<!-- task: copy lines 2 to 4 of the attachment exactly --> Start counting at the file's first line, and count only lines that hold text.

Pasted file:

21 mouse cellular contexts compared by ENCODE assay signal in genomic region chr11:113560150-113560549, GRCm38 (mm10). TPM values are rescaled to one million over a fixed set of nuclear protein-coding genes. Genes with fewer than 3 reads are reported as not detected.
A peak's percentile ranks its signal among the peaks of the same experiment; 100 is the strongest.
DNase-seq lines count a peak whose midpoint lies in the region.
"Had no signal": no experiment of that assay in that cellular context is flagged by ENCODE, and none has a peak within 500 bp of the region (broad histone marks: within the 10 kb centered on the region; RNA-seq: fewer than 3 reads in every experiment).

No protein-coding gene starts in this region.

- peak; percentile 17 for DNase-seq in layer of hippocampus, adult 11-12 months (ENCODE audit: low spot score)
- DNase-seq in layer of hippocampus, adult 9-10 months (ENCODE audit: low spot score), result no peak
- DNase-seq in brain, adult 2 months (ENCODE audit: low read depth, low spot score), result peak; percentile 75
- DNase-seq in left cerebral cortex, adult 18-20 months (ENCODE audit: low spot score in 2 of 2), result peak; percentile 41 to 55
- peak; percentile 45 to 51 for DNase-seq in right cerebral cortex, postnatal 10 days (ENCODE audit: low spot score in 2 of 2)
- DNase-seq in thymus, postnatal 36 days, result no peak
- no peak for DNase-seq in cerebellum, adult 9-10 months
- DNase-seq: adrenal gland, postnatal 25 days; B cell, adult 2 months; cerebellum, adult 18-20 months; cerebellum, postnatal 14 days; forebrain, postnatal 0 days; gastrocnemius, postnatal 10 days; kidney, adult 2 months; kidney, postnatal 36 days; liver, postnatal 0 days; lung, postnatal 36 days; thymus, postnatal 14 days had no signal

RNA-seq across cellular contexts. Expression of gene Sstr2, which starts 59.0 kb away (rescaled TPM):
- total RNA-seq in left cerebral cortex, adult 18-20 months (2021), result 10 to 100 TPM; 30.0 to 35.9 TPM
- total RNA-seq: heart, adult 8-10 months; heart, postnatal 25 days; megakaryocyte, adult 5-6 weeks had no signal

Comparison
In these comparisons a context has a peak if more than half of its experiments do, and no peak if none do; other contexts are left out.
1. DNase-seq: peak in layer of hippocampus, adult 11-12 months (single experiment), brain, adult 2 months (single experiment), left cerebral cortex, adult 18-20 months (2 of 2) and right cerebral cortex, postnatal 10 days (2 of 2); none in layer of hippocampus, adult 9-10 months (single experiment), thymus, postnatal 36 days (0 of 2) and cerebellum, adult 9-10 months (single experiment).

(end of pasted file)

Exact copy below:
A peak's percentile ranks its signal among the peaks of the same experiment; 100 is the strongest.
DNase-seq lines count a peak whose midpoint lies in the region.
"Had no signal": no experiment of that assay in that cellular context is flagged by ENCODE, and none has a peak within 500 bp of the region (broad histone marks: within the 10 kb centered on the region; RNA-seq: fewer than 3 reads in every experiment).